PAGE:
Does the NHS have the necessary skills to continue the drive to improve quality despite the impending budget cuts? Steering the NHS through an era of restrained public sector spending was the dominating theme at The King's Fund's annual conference yesterday.
The opening keynote speeches were inspiring, but most delegates were probably wondering how transferable the ideas were to the NHS. Cleve Killingsworth, CEO from Blue Cross and Blue Shield Health of Massachusetts Inc, focused on controlling annual cost rises of over 10 per cent in health care insurance premiums by incentivising providers to reduce activity and drive quality up. Caroline Waters, director of People and Policy at BT, painted a picture of BT's flexible, split-shift, remote-working, digitally connected, innovative, engaged workforce.
John Appleby, our chief economist, brought a quick dose of reality, reminding everyone of the scale of the financial challenge ahead. This was usefully reframed by NHS North West CEO, Mike Farrar, as being about a care deficit rather than a budget deficit if we fail to respond appropriately – a useful way of getting clinical staff to own and engage in the challenges ahead.
Panellists in the final session were asked to give their prescription for the NHS. Ruth Carnall from NHS London, expressing obvious frustration with the current system of prolonged public consultations, called for them to be swept away but didn't specify what they would be replaced with. David Dalton from the Salford Royal NHS Foundation Trust requested the governance of GPs be aligned with that of hospital doctors. The Health Foundation's Stephen Thornton demanded a pay freeze, saying that the public sector had been 'cocooned' for too long against the impact of the recession. Nick Timmins from the FT compared the NHS' relationship with the recession with that of an American battleship demanding a lighthouse to move out of its way! Bold views indeed…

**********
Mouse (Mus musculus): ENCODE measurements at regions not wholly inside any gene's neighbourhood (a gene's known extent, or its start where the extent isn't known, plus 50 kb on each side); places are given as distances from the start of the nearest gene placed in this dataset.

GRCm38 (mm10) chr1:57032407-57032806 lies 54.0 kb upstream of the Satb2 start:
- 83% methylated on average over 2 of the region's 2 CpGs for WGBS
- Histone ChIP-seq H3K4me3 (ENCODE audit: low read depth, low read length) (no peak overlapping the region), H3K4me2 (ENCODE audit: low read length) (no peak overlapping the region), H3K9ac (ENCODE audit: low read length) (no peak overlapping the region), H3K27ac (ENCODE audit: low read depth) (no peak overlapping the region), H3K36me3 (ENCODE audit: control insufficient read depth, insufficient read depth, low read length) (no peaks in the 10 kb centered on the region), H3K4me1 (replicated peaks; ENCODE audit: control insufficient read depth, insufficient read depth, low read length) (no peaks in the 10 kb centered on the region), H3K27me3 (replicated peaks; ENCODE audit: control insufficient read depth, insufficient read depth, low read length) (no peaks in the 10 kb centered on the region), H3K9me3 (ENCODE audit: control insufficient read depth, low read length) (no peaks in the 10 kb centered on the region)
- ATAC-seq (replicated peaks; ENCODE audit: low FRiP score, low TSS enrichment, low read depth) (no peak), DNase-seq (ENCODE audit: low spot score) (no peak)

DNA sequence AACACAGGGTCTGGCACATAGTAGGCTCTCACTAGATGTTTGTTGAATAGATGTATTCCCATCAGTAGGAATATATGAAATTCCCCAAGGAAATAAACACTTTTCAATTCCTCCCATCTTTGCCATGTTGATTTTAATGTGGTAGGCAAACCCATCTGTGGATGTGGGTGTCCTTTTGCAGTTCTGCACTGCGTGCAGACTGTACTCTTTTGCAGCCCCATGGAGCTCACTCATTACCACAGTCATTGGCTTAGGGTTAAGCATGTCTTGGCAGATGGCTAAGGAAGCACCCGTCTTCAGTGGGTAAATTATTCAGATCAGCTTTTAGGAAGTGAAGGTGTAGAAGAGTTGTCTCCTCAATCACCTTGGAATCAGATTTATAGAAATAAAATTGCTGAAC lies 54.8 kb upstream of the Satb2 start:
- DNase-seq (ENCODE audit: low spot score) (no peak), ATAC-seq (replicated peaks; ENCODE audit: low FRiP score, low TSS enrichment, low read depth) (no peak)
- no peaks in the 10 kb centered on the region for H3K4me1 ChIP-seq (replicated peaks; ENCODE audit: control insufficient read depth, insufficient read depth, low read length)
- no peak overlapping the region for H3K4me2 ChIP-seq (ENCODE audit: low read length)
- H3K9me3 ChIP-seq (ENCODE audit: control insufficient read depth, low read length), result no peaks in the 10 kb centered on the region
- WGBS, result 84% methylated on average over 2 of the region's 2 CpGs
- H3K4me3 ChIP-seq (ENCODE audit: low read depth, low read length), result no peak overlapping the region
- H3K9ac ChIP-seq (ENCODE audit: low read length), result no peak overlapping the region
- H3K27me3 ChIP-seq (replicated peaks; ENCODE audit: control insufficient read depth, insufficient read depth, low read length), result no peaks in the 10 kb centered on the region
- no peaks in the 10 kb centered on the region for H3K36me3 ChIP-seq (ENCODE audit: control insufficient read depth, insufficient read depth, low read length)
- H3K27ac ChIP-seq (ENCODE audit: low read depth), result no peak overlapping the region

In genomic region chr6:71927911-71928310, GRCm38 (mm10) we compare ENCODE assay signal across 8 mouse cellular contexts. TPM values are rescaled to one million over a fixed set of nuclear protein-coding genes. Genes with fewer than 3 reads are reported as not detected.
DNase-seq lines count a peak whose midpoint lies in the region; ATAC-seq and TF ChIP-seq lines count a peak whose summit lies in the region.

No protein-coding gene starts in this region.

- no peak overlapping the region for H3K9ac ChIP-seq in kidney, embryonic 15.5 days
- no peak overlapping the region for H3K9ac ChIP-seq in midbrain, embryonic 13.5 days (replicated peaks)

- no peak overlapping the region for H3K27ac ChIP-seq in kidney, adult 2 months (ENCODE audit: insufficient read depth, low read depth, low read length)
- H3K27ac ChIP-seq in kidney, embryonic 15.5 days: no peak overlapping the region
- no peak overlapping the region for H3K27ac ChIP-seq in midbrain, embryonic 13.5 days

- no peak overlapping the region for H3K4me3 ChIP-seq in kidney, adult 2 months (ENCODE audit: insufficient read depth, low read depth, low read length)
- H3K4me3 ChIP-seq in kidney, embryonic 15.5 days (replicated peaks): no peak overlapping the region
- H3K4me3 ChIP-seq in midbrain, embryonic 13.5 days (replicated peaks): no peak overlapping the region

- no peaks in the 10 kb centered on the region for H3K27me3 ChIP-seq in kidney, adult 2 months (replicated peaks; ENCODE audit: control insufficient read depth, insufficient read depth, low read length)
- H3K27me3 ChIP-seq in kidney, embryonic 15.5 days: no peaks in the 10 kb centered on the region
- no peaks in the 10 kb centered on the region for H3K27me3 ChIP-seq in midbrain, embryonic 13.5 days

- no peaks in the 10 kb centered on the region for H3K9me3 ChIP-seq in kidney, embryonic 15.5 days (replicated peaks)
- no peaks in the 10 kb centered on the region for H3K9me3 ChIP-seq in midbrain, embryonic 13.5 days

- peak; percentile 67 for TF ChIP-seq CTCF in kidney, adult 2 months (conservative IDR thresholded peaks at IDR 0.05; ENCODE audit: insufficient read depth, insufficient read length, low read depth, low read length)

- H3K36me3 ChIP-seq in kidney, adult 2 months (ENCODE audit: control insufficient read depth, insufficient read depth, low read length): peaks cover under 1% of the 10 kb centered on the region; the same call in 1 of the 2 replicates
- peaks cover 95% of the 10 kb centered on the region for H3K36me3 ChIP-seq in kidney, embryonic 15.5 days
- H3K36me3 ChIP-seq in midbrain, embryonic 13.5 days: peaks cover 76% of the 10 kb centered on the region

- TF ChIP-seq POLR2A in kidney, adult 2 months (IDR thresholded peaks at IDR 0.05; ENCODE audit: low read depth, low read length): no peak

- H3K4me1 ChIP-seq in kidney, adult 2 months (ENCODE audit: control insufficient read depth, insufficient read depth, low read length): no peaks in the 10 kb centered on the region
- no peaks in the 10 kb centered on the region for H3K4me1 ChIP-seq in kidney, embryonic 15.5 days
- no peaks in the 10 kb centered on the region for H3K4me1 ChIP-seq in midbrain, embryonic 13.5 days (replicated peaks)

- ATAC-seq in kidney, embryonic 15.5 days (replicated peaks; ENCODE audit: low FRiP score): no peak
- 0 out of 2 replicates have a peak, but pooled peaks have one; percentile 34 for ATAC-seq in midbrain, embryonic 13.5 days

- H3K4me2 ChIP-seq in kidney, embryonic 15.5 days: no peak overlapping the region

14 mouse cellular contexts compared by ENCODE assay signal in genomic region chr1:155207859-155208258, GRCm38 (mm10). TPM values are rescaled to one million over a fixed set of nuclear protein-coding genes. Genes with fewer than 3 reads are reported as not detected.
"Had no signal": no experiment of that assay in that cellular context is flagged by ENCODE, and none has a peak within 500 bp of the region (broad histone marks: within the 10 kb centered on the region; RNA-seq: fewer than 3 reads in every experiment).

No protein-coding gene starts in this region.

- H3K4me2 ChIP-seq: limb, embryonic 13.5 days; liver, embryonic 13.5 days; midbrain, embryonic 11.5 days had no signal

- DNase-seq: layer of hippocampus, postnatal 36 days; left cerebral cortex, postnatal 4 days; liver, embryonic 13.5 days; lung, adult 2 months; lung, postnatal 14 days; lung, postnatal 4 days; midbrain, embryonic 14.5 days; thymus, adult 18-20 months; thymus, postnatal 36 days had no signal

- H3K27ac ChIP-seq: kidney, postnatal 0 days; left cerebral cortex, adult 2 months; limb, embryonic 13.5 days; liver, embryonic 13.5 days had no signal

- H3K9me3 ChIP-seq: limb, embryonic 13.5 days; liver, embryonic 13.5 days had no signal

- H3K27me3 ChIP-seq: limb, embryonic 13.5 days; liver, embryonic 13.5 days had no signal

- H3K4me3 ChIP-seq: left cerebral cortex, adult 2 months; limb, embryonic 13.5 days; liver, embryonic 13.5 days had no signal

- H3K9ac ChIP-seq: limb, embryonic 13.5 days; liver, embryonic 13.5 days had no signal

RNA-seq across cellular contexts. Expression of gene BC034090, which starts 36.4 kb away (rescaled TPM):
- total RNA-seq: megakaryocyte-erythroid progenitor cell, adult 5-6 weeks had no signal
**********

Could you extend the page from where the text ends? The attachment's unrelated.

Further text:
Voting during the opening and closing sessions showed that most delegates left the conference still holding the belief that improving quality could result in cost reductions. However, by the end of the day, delegates were significantly more pessimistic about whether the NHS would continue to improve quality during the new economic era.
It appears that this senior audience understand the potential for the NHS to thrive during times of resource constraint but, having discussed the realities during the course of the day, are more sceptical about whether the NHS could align all the levers to make it happen.